“Twisty roads are life. Anything that happens before or after is just waiting.” Steve McQueen mighta said that, so I just went ahead and wrote it down for him. Kidding aside, my personal preferences run heavily toward sport riding, which begs this key question: Why spend thousands on your bike only to hamstring its performance by scrimping pennies on tires? Dumb, no?
Fortunately, dedicated sport-touring tires now abound and manufacturers keep expanding the performance envelope. Witness Dunlop’s all-new Sportmax Roadsmart (RS) IV, a tire it claims delivers best-in-class handling, grip and mileage with its MT Multi-Tread construction. Sounds too good to be true, but a leap forward from the RS III results from a completely new tread pattern, construction, compounds, profile and other improvements. Specifically, Dunlop claims the RS IV achieves 23% more mileage in the front and 26% more in the rear compared to the already-excellent RS III, which remains on sale to offer more choices to riders. That’s a huge jump.
Dunlop used in-house and independent testing on multiple bikes under controlled track conditions plus public road usage, and also charted out resulting improvements in dry pavement performance and wet-weather performance, which it shows in detail at Dunlop Motorcycle Tires. In the Gear section, we published a first-hand account with photos by avid motorcyclist Darrell Penning, who logged more than 10,000 miles on a set of RS IVs on his 2016 BMW R 1200 RS — after he got an average of nearly 7,800 miles out of nine consecutive sets of RS IIIs. (His odometer was up to 107,000 by the time he tried out the IVs.)
A fresh set of RS IVs were mounted on my personal bike/test mule, a Honda 919. I like the sporting bent of this 100-horsepower standard and its tire history has proved quite instructive. Prior to the RS IVs, I ran a set of Dunlop Q3s, dedicated sport rubber suitable for track days. The Q3s helped my 919 really come alive, especially on corner entry. RS IIIs have the same profile as Q3s, so imagine how shocked I was to learn Dunlop claims the RS IVs deliver 15% lighter steering upon turn-in and more linear response. I’m not sure how they came up with that 15% figure, but to my happy surprise RS IVs did indeed bestow even lighter and more nimble turn-in than the Q3s they replaced! That’s a big benefit I’ll enjoy, and certainly over more miles. At $181.08 for a 120-17 front and $240.69 for a 180-17 rear, MSRP for the RS IVs is $124 over the cost for matching RS IIIs. That’s maybe a penny or two per mile for handling enhancements I’ll enjoy every time I fire up my bike. And that’s a screamin’ deal.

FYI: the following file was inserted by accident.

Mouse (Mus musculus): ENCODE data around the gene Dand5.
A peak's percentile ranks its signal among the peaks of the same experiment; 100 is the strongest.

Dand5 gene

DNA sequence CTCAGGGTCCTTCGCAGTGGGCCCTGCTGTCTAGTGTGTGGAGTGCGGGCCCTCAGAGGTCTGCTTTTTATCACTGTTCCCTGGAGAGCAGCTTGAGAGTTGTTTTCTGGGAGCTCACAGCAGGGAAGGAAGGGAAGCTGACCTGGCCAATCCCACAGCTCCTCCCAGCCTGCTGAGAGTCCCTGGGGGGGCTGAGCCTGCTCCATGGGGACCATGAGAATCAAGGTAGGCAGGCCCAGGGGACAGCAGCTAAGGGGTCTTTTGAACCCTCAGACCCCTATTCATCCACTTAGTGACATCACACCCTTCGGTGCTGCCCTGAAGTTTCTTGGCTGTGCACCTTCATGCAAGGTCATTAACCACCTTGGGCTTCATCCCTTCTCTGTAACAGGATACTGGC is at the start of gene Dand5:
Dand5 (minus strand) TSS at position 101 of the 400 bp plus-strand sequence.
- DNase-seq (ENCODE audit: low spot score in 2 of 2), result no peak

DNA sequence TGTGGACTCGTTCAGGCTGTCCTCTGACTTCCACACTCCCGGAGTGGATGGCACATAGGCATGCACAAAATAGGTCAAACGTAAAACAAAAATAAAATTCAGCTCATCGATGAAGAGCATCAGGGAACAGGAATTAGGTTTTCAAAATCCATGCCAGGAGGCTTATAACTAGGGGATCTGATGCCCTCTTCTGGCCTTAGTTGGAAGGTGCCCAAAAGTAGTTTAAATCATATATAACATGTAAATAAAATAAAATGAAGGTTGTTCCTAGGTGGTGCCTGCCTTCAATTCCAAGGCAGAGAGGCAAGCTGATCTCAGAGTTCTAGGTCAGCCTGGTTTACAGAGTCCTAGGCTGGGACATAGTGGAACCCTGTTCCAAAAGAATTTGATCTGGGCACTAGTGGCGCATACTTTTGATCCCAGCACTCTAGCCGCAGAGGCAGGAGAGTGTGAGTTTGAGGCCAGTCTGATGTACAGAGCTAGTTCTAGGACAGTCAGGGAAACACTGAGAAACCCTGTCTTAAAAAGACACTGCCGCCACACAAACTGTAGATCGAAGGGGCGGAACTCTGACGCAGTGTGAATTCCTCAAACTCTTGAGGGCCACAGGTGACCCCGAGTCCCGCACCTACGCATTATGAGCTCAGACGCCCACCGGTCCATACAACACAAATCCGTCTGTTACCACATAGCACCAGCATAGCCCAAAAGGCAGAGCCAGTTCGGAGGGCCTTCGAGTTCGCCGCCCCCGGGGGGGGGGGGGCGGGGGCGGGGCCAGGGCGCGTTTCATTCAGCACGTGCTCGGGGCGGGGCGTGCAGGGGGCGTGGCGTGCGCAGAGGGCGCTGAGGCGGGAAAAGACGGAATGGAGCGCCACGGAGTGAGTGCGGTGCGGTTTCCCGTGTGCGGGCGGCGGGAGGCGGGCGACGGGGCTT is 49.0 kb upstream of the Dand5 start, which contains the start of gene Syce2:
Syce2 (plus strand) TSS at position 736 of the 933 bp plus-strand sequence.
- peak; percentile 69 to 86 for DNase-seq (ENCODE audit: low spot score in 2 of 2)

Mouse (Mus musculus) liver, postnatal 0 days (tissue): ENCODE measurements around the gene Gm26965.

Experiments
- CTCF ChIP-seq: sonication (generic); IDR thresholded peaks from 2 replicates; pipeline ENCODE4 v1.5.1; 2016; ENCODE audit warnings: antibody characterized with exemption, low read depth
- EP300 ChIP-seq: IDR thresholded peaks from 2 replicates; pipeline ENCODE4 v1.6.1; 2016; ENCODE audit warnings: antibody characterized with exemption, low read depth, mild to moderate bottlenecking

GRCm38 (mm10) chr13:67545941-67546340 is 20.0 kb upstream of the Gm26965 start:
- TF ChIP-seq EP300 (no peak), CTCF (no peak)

Visit Dunlop Motorcycle Tires for more information.
Where are they made?
Nearly all Dunlop motorcycle tires made in the U.S. are manufactured in Buffalo, New York.
Made in Japan by parent company Sumitomo.
Dunlop manufactures motorcycle tires in Buffalo, New York.
My set says made in Japan, bought fall 2021. I would guess maybe they make cruiser tires in Buffalo for the American market. Well, who knows.
Gotcha, thanks for the update. We thought they made a full range of motorcycle tires in Buffalo, but it must depend on the particular application/fitment.
I have 12,600 miles on my front RS III and 11,150 miles on my rear RS III. My Bike is a 2012zx14r and it is setup for Sport Touring. I plan to continue for another 1000 miles or so. I already purchased another set of RS III. These have outlasted my last set of Mich PR 4. They were retired at 11,000 miles.